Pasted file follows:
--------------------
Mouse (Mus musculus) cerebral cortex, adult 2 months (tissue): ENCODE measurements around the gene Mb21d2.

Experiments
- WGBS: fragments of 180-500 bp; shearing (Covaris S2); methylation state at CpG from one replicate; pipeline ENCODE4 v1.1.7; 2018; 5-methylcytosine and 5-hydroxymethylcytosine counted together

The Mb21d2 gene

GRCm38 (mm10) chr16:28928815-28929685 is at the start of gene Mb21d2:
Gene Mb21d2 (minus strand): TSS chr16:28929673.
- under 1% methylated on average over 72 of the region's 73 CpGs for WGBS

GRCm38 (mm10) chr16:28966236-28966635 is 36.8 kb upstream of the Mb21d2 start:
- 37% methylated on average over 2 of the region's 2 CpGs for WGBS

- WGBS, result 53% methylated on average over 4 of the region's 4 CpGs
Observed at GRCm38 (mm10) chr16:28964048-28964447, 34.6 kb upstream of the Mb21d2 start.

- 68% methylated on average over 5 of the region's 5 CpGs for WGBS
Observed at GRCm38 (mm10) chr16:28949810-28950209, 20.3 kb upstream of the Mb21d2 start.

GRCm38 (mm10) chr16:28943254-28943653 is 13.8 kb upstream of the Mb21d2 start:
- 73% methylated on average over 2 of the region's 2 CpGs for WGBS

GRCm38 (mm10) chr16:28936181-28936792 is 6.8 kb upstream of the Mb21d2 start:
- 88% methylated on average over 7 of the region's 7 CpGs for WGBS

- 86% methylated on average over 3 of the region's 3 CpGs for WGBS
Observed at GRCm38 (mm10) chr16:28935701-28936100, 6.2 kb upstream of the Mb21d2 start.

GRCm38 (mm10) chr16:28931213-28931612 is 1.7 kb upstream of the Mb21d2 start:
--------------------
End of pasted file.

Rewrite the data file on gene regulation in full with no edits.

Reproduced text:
Mouse (Mus musculus) cerebral cortex, adult 2 months (tissue): ENCODE measurements around the gene Mb21d2.

Experiments
- WGBS: fragments of 180-500 bp; shearing (Covaris S2); methylation state at CpG from one replicate; pipeline ENCODE4 v1.1.7; 2018; 5-methylcytosine and 5-hydroxymethylcytosine counted together

The Mb21d2 gene

GRCm38 (mm10) chr16:28928815-28929685 is at the start of gene Mb21d2:
Gene Mb21d2 (minus strand): TSS chr16:28929673.
- under 1% methylated on average over 72 of the region's 73 CpGs for WGBS

GRCm38 (mm10) chr16:28966236-28966635 is 36.8 kb upstream of the Mb21d2 start:
- 37% methylated on average over 2 of the region's 2 CpGs for WGBS

- WGBS, result 53% methylated on average over 4 of the region's 4 CpGs
Observed at GRCm38 (mm10) chr16:28964048-28964447, 34.6 kb upstream of the Mb21d2 start.

- 68% methylated on average over 5 of the region's 5 CpGs for WGBS
Observed at GRCm38 (mm10) chr16:28949810-28950209, 20.3 kb upstream of the Mb21d2 start.

GRCm38 (mm10) chr16:28943254-28943653 is 13.8 kb upstream of the Mb21d2 start:
- 73% methylated on average over 2 of the region's 2 CpGs for WGBS

GRCm38 (mm10) chr16:28936181-28936792 is 6.8 kb upstream of the Mb21d2 start:
- 88% methylated on average over 7 of the region's 7 CpGs for WGBS

- 86% methylated on average over 3 of the region's 3 CpGs for WGBS
Observed at GRCm38 (mm10) chr16:28935701-28936100, 6.2 kb upstream of the Mb21d2 start.

GRCm38 (mm10) chr16:28931213-28931612 is 1.7 kb upstream of the Mb21d2 start: